If the projector is needed for lengthy usage with minimal downtime or the projector would be fairly inaccessible after installation, then this may be the best option.  

Also if colour accuracy is important, it may also be the best choice – although the colour performance of lamp-based DLP projectors varies with the type of colour wheel used. Some, like Optoma’s EH7700, provide colour wheels options so the colour performance and brightness can be tailored to the application – so it is important to look at all factors.

Optoma has recently expanded its range of laser-phosphor ProScene projectors with the 6,000-lumen ZU650 and the ultra-wide short throw, ZH300W.

The technical bit
Unlike the laser beams you may have seen in Bond films, no raw laser light is emitted from the lens of the projector.  So how does it work and what is the difference between laser and laser-phosphor projectors?

With a pure laser - the red, green and blue light from three laser diode arrays (one each for red, green and blue) is combined then passed through an optical diffuser. It is this diffused light that is used to illuminate the projector’s DLP chip and produce the image.
 
A laser-phosphor projector is slightly different in that it uses one blue laser.  This blue light is diffused and used as the blue light component to illuminate the DLP chip. The blue laser is also used to energise a phosphor wheel that emits yellow light. This is then split into its red and green components and used to illuminate the DLP chip.

Projecting the future of retail

We are just back from the Retail Design Expo where we were showing off our projection solutions to retailers from across the UK.  With our partners Projection Artworks and Texas Instruments, we wowed visitors with projection mapped displays using Optoma’s LED and laser DLP projectors on sportswear, luxury goods including watches, technology products and FMCG.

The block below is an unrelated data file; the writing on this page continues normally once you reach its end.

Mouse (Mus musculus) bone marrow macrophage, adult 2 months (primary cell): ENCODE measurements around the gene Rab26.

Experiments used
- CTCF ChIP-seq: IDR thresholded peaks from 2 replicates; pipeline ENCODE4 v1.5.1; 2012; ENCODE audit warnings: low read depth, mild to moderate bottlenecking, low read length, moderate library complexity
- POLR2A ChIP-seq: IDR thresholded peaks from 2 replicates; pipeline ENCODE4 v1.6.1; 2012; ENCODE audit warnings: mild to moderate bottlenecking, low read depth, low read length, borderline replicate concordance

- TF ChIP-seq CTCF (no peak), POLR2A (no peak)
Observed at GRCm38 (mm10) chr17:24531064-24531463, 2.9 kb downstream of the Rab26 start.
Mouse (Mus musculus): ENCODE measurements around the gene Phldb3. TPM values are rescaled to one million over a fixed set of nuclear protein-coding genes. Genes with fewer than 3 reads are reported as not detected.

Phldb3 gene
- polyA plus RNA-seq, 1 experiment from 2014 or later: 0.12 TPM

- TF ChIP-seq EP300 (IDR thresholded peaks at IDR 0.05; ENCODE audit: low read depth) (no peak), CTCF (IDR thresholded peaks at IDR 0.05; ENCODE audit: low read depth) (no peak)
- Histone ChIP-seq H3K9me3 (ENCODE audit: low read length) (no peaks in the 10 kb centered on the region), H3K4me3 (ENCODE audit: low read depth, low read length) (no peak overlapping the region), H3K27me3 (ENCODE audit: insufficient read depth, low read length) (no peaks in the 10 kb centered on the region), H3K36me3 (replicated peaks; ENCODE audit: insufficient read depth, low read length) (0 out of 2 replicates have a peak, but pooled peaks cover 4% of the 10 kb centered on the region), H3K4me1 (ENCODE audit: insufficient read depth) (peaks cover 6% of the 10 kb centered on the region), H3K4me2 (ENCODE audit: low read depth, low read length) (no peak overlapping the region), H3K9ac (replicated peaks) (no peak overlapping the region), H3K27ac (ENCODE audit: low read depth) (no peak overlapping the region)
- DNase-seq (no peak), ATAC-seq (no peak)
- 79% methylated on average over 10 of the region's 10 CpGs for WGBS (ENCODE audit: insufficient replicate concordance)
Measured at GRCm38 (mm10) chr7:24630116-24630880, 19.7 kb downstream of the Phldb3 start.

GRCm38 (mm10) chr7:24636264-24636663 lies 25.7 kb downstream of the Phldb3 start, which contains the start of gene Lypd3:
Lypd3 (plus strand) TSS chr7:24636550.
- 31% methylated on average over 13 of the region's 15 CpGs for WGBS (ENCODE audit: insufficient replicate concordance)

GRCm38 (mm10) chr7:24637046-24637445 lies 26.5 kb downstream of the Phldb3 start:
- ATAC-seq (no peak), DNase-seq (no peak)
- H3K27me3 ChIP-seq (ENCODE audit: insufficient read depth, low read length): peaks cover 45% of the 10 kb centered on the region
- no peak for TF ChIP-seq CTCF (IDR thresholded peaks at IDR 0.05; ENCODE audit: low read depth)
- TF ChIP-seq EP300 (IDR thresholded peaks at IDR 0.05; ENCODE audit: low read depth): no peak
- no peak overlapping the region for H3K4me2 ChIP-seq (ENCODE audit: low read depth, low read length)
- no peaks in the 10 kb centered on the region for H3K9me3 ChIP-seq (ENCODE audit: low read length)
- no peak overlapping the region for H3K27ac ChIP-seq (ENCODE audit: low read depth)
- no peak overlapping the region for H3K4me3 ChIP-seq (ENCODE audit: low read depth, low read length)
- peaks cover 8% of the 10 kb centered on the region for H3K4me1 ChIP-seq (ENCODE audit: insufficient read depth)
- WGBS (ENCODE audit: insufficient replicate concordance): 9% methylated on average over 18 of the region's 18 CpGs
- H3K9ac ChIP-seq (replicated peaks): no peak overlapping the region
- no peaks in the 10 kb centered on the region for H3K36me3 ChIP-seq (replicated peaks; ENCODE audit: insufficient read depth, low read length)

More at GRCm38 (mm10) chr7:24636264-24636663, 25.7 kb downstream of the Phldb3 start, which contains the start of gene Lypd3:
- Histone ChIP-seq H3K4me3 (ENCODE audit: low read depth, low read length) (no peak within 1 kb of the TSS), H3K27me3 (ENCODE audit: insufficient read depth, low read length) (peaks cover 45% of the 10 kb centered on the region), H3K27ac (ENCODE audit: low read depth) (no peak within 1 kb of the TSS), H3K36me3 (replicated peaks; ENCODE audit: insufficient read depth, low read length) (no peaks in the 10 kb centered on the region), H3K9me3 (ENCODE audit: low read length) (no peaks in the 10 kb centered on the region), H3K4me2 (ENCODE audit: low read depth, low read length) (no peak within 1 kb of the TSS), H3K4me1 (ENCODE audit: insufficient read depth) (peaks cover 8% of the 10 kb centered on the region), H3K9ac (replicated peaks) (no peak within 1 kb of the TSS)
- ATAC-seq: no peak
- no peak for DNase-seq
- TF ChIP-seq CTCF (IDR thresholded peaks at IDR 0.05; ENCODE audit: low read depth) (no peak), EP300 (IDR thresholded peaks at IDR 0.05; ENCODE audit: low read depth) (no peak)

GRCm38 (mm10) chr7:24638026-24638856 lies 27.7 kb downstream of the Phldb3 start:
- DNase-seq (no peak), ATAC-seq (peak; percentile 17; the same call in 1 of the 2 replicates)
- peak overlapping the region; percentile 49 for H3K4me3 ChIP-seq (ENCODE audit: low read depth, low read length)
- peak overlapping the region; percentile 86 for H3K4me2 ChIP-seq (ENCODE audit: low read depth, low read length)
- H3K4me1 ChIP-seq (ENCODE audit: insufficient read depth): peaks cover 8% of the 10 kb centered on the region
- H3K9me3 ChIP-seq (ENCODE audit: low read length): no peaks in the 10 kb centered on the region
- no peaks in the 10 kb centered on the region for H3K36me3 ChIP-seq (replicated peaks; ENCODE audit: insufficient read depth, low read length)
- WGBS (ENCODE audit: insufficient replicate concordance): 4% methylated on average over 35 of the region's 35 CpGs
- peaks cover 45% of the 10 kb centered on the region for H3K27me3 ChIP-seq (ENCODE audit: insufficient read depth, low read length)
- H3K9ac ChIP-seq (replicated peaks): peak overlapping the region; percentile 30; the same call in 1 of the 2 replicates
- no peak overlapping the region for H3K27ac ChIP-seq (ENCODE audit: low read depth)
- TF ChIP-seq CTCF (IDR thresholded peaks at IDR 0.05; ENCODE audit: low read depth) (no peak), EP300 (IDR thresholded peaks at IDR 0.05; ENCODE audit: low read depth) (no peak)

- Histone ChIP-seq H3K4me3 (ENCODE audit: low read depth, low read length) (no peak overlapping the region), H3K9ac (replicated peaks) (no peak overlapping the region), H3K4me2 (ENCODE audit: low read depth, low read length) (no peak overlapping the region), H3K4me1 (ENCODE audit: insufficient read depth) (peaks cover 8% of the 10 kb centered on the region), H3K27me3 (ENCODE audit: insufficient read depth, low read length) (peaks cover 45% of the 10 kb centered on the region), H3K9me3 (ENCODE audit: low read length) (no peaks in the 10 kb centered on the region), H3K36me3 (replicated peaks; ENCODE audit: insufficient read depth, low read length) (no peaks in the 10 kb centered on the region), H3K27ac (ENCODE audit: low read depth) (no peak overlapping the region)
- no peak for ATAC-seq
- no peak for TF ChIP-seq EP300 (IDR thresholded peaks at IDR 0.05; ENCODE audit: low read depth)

Projection mapping allows digital content to be applied on or around physical products or spaces.  Research has shown this makes a 41% increase in sales when compared to stores without projection.*

Laser and LED DLP projectors are now a cost effective retail display option. Projections can be daylight visible and maintenance costs for bulbs replacement have been eradicated through LED and laser technology which can provide an astonishing 20,000 hours of impressive, virtually maintenance-free operation.

Optoma's laser and LED projectors

Optoma projectors use DLP technology pioneered by Texas Instruments. This uses millions of mirrors to produce high quality imagery which does not suffer colour degradation over time, as sometimes experienced in other projector technologies.

The event saw UK debut of DisplayMapper that is set to change the face of retail.  DisplayMapper is the world’s first cloud-based, projection-mapping, content management and projector control system which has made global, scalable retail projection rollouts possible. Having created retail projection showstoppers like Harrods’ Faberge installation, Projection Artworks developed DisplayMapper for retailers that want to recreate this type of next-generation ‘magic’ on a smaller and more affordable scale. 

Retailers also saw a new dynamic solution for stores that can sweep marketing messages and imagery across their shop floor, wall and ceilings.  The Mirror Head from the Dynamic Projection Institute comprises a high-tech mirror that is digitally operated and can move either rapidly or slowly to project pictures, videos and text onto any surface.